Leslie Kool: Today we’re sitting on rocks that are 115 million years old and this area is situated about five kilometers from a little seaside town called Inverloch which is about 130 kilometers south east of Melbourne. We’re actually digging at a fossil locality in this area -the Dinosaur Dreaming dig have been coming here for the last 17 years digging out an area on the shore platform where we are finding hundreds of bones.
Mike Cleeland: first found the bones of Koolasuchus in late April 1990 and it was the shock of my life, I’d never seen a bone that big. I could see this thing embedded in the rock and I’d found other pieces of dinosaur bone and other bones referable to the same species but I had never seen anything of that size. But it wasn’t until we actually extracted it out and got it into the museum and got it positively identified that I realised that this is what it was, that it was the jaw bones of one of the giant amphibians.
Leslie Kool: Koolasuchus first came into my life in a big block that arrived at the palaeo lab at Monash University after it was excavated by Mike and his crew and when I first saw it I could see one of the jaws that was exposed on the outside. But we really had no idea what was in there and it took me three months of painstakingly chipping away the rock really carefully to expose what turned out to be two whole jaws inside the blocks and it was a very satisfying job because I hadn’t expected anything to be that spectacular inside that rock.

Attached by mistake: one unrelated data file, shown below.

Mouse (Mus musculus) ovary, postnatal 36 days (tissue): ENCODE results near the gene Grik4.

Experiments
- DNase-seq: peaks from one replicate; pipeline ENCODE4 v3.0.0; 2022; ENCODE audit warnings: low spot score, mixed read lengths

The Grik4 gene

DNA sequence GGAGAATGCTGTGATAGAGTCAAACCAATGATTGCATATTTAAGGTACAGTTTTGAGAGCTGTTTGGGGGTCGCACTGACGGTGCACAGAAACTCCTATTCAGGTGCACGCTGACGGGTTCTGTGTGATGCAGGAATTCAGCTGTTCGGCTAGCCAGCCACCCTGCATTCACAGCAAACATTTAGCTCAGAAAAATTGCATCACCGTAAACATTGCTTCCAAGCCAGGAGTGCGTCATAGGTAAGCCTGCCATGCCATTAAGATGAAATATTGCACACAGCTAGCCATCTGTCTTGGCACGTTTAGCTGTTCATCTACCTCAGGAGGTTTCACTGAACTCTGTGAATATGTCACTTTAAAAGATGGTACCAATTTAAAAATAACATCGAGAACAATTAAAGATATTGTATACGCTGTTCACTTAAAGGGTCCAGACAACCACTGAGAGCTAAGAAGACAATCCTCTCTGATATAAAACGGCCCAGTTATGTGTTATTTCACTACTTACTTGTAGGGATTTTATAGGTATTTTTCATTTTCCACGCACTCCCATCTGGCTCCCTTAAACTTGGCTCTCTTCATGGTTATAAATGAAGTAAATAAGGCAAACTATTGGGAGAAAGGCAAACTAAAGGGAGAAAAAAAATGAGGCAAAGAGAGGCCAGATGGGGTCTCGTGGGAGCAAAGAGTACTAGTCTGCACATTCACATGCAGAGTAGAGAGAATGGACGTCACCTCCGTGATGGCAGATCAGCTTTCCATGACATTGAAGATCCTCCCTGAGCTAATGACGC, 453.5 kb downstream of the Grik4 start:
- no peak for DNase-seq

Mike Cleeland: Because the animal is essentially structurally similar to a tadpole, if you imagine for instance a tadpole with ah, which still has the four legs and the tail and instead of turning into a frog it just keeps growing. So you have this animal which is essentially a giant carnivorous tadpole wondering around the Cretaceous rivers and lakes and just swallowing up little dinosaurs or whatever it can get its teeth into.
Leslie Kool: Koolasuchus cleelandi was a.. what we call a temnospondyl amphibian, which was an ancient amphibian that lived in the rivers of the valley that existed in this area. It was about the size of a saltwater crocodile, maybe up to five metres long, and an enormous shovel-like head approximately a metre in diameter. So this was a top predator in the rivers.
Mike Cleeland: Yeah, it’s a source of great pride to have a fossil named after you, we’re talking about Koolasuchus cleelandi and my name is Mike Cleeland and the specimen is jointly named after myself and Leslie Kool.
Leslie Kool: Koolasuchus means Kool’s crocodile and I’m very fortunate to have my surname as Leslie Kool. And so I was given the honour of having this amazing big mouth predator named after me. So it is a great honour.